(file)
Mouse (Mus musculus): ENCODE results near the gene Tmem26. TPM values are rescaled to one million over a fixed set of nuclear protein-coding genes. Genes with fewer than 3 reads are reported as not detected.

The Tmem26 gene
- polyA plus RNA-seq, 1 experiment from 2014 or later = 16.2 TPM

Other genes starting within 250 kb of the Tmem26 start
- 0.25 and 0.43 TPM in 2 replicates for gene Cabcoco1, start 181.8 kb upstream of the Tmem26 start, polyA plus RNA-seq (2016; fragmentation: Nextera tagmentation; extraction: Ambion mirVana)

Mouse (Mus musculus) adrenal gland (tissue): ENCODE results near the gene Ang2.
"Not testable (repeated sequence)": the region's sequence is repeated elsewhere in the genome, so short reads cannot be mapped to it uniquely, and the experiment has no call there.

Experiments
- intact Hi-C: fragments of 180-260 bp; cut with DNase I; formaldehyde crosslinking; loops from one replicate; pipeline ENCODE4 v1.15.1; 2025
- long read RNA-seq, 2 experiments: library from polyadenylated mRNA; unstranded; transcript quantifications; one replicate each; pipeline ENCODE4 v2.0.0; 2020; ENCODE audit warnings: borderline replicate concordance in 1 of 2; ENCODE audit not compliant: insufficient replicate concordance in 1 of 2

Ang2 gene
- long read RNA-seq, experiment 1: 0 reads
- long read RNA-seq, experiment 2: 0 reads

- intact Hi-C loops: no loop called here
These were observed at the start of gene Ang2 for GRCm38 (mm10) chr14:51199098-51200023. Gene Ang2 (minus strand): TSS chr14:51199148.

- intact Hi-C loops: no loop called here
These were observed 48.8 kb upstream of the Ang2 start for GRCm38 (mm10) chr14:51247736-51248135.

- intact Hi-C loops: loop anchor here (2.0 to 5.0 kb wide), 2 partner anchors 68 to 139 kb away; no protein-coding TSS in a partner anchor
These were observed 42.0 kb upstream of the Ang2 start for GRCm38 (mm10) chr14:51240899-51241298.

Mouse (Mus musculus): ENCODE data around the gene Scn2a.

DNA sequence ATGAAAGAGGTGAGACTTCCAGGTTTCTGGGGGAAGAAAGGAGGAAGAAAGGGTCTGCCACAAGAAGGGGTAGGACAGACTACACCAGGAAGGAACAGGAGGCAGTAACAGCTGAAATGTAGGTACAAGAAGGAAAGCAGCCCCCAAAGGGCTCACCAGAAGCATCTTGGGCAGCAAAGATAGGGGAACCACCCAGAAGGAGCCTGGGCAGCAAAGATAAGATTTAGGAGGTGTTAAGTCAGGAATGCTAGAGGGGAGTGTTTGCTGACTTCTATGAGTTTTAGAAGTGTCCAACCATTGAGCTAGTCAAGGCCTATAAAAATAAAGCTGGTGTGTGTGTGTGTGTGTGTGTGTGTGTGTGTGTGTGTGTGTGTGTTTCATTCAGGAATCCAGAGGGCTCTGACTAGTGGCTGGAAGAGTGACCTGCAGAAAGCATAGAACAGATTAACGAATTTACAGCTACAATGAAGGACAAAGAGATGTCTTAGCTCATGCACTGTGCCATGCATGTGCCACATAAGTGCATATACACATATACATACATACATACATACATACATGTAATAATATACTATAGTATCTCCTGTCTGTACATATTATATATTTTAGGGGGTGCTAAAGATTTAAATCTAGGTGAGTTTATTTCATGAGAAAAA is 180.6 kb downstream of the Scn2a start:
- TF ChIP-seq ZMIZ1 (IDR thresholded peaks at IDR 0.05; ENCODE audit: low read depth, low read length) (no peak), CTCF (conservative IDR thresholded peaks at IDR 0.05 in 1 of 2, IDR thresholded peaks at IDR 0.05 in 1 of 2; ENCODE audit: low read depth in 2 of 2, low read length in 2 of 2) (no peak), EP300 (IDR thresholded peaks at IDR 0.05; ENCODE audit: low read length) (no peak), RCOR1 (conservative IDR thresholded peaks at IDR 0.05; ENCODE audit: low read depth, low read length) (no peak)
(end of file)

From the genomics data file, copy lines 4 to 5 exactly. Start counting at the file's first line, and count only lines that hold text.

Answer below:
Other genes starting within 250 kb of the Tmem26 start
- 0.25 and 0.43 TPM in 2 replicates for gene Cabcoco1, start 181.8 kb upstream of the Tmem26 start, polyA plus RNA-seq (2016; fragmentation: Nextera tagmentation; extraction: Ambion mirVana)